My brother, in contrast, was quite pleased about his education at the same public elementary school. How could this be true for a child who was highly enthusiastic about STEM topic matter? Well, educators believed at the time that twins should be placed in separate classrooms. My brother and I attended the same school during the same school hours, but we had different (pseudorandomly selected) homerooms and teachers. The rationale for doing so was to encourage each child to develop an independent strong personality. I questioned this nonsensical idea with my parents, citing the fact that I won as many fights as I lost to my brother. School administrators nevertheless knew best. You can imagine my disgust when I later learned my brother was being taught rudimentary geology, herpetology, meteorology, and entomology. I wanted the identical opportunity my identical brother and his classmates were getting. I thought to myself that I could surely fit several of those subjects into my useless two or three daily nap-time periods.
I did what any self-respecting twin should do. I complained about the disparity in curricula. I liked my teacher and she liked me. She was a very sweet lady. She really was. BUT … I COMPLAINED. I think my teacher became a little annoyed and embarrassed that I felt the woman teaching the adjacent class was superior. When my plea attempts seemed exhausted, I asked my personal special interest lobbyists – my parents – to complain. The school administrators wanted to develop strong and independent personalities in their students and that’s just what they got from me. The less-than-ideal resolution to my protests was the irregular invitation for my class to join my brother’s class during STEM instruction and coursework. I won a hard-fought tricky compromise at age 6 and halfway through my first academic year.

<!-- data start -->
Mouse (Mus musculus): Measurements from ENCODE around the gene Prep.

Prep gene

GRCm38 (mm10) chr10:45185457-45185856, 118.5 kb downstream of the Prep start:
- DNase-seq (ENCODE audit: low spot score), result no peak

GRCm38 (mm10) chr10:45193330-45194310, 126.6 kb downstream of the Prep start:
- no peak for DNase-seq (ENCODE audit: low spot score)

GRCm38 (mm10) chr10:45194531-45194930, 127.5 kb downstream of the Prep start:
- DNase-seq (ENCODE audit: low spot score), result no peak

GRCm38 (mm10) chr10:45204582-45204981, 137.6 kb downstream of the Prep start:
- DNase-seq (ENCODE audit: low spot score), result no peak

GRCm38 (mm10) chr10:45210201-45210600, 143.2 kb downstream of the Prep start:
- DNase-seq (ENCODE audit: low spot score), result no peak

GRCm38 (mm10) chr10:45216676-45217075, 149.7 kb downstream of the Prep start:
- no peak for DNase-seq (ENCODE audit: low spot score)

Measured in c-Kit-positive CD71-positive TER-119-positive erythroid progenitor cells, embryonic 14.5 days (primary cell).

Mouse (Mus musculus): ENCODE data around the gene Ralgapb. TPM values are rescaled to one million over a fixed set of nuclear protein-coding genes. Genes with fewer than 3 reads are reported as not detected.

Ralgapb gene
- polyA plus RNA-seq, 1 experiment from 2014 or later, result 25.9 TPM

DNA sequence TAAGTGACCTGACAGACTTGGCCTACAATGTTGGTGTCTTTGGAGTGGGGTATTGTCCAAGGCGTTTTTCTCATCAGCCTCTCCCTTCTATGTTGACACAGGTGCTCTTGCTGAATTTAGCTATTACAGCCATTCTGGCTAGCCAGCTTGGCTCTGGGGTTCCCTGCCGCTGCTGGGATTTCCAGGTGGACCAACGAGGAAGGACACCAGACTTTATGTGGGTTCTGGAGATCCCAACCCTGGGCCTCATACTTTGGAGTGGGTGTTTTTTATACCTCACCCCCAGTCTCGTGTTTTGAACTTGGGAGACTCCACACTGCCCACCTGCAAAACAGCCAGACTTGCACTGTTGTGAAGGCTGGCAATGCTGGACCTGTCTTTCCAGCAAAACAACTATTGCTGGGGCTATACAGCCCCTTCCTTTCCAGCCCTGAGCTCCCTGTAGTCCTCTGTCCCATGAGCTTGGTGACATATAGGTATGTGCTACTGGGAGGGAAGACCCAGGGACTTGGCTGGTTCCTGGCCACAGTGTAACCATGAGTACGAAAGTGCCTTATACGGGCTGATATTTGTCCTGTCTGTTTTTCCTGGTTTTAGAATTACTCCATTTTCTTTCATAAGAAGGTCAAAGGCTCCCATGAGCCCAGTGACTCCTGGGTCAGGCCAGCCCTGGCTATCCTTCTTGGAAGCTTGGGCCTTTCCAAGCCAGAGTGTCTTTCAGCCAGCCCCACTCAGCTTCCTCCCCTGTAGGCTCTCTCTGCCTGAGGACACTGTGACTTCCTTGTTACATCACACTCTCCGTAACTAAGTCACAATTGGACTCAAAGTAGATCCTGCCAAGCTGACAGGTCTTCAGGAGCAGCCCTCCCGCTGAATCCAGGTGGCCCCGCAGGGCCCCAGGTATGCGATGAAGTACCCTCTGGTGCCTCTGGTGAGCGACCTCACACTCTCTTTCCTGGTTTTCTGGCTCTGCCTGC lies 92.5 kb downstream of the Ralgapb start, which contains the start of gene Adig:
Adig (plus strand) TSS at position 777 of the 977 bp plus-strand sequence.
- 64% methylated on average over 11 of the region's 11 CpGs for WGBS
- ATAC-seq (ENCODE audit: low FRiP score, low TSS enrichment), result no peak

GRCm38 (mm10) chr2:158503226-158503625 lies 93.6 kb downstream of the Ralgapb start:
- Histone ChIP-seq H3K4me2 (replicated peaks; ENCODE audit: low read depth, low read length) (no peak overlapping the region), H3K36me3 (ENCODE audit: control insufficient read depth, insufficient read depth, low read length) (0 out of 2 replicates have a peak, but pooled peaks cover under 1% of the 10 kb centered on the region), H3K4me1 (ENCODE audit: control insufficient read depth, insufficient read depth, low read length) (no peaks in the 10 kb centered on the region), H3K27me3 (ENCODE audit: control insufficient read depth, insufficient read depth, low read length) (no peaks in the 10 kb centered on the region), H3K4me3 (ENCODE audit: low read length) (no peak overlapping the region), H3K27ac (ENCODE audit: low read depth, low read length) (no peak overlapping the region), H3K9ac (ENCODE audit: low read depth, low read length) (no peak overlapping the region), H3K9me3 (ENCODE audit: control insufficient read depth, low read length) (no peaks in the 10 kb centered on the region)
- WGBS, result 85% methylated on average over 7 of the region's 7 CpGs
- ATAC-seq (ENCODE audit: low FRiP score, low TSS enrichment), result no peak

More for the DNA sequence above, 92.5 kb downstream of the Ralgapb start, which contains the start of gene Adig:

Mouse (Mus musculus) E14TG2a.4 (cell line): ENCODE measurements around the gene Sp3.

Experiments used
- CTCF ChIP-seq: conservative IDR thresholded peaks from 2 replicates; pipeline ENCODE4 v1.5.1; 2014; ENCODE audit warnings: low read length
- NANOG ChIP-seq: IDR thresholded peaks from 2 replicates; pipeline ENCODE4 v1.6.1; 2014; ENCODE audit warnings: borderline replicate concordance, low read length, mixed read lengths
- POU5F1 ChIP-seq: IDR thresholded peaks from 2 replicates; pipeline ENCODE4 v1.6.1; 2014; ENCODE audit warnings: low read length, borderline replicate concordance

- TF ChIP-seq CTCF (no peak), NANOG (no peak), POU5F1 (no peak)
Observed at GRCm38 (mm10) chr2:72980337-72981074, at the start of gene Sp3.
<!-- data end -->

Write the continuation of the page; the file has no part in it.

Thankfully, approaches toward education have progressed over the years and many children now receive better STEM instruction in preschool and kindergarten than I did. However, much remains to be achieved to enhance early STEM education. Mr. Cleary is correct. Revitalized methods that employ workshop-based programs as well as additional educational strategies and tools are essential for introducing and attracting young children to STEM fields of study. They are essential for broadening the knowledge and opportunities of all students and for maximizing the benefits of more specialized middle school and high school STEM curricula.
I was fortunate to have developed a strong interest in STEM subjects before entering the US educational system. My interests were shaped by the activities of my family along with the national and global current events of my generation. Had I not received such early extracurricular support, I might have followed other scholastic and career interests – perhaps a very different life path than that taken by my brother. I suspect most of my kindergarten cohorts sought-out alternatives to STEM training and employment for that reason. Young children still experience disparities in early STEM education similar to my own kindergarten experiences. Those students will probably make the eventual and nearly forced choice to pursue educational and career goals unrelated to STEM. As Mr. Cleary cleverly expressed, the immature root must be cultivated for the STEM to grow in individual students across our nation. They and we deserve that unfaltering commitment to STEM education in order to continue US advancement in quality and length of life.